Seriously, I cannot emphasize points 1 & 5 enough. It is the most effective way to stand out like a true champion, get buy-in for your ideas, and get the recognition you deserve. Plus, you’ll feel like a hero.


What We Learned About Getting Buy In

After years of working in advertising, strategy and consumer products, we learned that:

You need empathy for your cause. All business decisions are emotional as well as rational.
Decks don’t work because are too frequently used as information dumps, are the single most common and misused format, and are often shared without being effectively edited for the audience.

Stories work because they take the speaker out of his own head and into your world, building empathy and inspiring your team to take action.
Short movies are even better because they take the story to the next level with active visuals, dialogue and music.

When we realized what was missing in our business communications and thought about all of the projects that didn’t make it, we wanted to take what we learned to help others.

And that’s what we do at Backstories Studio through storytelling workshop, presentation consulting and corporate video production.

Upcoming Workshop at BEI

Bring Movie Storytelling Techniques to Your Project
Ted Frank, Story Strategist, Backstories Studio

Let’s turn your insights, strategy or innovative ideas into a c-suite-ready story that will get you heard. Learn how to find the story in complicated data and turn a boring slide into one that’s simple, powerful and visual. We’ll take it up a few notches and show you how to turn your project into an unforgettable story using movie-style techniques to create a movie that everyone will love. You’ll get a chance to apply these principles to your own projects.

October 21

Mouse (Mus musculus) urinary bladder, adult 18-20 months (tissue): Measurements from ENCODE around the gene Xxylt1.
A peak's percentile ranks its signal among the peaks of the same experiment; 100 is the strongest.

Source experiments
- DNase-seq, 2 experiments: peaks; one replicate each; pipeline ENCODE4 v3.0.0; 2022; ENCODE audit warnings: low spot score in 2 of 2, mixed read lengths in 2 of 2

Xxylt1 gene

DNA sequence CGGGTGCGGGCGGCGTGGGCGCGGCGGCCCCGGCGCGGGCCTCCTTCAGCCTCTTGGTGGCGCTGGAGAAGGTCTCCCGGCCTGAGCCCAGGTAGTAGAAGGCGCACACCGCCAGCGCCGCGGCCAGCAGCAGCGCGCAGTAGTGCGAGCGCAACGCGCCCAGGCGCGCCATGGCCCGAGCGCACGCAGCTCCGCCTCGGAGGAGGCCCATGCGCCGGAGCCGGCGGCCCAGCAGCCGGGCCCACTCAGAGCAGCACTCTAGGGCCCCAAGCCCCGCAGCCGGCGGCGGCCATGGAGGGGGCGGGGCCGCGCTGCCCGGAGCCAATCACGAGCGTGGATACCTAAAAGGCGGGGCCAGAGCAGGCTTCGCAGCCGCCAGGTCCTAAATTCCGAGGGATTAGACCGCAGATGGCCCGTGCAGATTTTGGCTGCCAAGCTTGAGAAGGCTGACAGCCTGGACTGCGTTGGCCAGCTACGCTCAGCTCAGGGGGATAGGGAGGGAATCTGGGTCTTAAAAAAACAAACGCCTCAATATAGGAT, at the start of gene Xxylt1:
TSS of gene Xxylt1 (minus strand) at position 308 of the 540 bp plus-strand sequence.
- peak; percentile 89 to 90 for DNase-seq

San Jose Marriott
San Jose, CA



Showing a Chart as a Visual Story

Everyone in business seems to gravitate toward the trusty chart. They’re easy and everyone understands them, right?

The reality is that many charts are hard to understand without someone explaining them. No matter how much people “jazz them up,” they usually hold way too much information and don’t tell a story.

What if, instead, you phrased your key point as a very short story, with characters, a setting, a plot, and then added a visual to bring it home? We’ve found that stakeholders not only understand and remember the information better, but they can relay your information to their teams.

Here’s a quick example of a chart, then that same information expressed as a short story. The audience is realtors (as if it came from the corporate office of a company like CB Home). The visual is there because realtors seem to love cute to the point of sometimes being cheesy.
Bad Chart.001Puppy Clause.001

Such a difference, right? Can you even figure out what the point of the chart is? And who doesn’t like Puppy Clause.

In case you’d like to learn more and are in the Bay Area …

Upcoming Workshop – October 14th, 2015
Backstories Studio invites you to learn movie-style storytelling for your high-stakes projects
Led by Ted Frank, thought leader and speaker on movie-style storytelling, this workshop will give you what you need to tell a strategic story that inspires and gets you buy in.

Two things to bring:
A high-stakes, data-heavy project you need to present or have recently.
A story in any form (video, comic strip, written, etc.) that really moves you. Must be 5 minutes or less.
October 14 from 6-8 p.m.
Backstories Studio, 1400 Rollins Road, Studio M, Burlingame, CA
Cost: $25
Muse: Snacks, beer and wine included

Click on the Eventbrite button to RSVP